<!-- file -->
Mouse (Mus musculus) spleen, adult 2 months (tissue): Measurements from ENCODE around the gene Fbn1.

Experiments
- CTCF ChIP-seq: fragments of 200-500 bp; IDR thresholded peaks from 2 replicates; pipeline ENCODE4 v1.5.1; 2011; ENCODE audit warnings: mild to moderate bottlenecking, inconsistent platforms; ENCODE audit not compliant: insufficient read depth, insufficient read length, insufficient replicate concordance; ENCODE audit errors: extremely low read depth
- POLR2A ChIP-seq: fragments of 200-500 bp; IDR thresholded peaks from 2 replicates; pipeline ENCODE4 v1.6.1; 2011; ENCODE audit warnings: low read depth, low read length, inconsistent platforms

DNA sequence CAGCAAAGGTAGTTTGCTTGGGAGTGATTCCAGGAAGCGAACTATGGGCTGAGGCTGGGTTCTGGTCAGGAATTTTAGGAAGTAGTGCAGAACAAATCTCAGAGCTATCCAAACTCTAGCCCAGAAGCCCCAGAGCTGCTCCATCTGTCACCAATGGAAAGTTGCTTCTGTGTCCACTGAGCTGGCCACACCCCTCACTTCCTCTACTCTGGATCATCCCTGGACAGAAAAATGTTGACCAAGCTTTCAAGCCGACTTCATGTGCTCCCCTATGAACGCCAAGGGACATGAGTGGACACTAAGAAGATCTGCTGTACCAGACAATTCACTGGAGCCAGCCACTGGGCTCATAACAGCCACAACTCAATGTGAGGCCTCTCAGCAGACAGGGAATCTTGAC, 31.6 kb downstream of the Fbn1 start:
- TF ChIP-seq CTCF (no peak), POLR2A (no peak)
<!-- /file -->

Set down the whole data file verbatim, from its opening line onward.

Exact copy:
Mouse (Mus musculus) spleen, adult 2 months (tissue): Measurements from ENCODE around the gene Fbn1.

Experiments
- CTCF ChIP-seq: fragments of 200-500 bp; IDR thresholded peaks from 2 replicates; pipeline ENCODE4 v1.5.1; 2011; ENCODE audit warnings: mild to moderate bottlenecking, inconsistent platforms; ENCODE audit not compliant: insufficient read depth, insufficient read length, insufficient replicate concordance; ENCODE audit errors: extremely low read depth
- POLR2A ChIP-seq: fragments of 200-500 bp; IDR thresholded peaks from 2 replicates; pipeline ENCODE4 v1.6.1; 2011; ENCODE audit warnings: low read depth, low read length, inconsistent platforms

DNA sequence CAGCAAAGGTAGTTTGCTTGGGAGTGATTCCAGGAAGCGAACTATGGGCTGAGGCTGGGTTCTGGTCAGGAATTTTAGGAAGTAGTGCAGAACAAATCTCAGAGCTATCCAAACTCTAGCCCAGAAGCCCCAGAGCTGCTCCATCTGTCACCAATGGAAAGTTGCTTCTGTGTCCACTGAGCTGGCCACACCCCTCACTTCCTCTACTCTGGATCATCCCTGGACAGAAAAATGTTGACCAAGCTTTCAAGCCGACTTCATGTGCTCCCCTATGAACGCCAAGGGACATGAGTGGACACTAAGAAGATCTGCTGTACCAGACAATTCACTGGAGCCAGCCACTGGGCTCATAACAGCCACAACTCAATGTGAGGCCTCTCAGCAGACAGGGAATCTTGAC, 31.6 kb downstream of the Fbn1 start:
- TF ChIP-seq CTCF (no peak), POLR2A (no peak)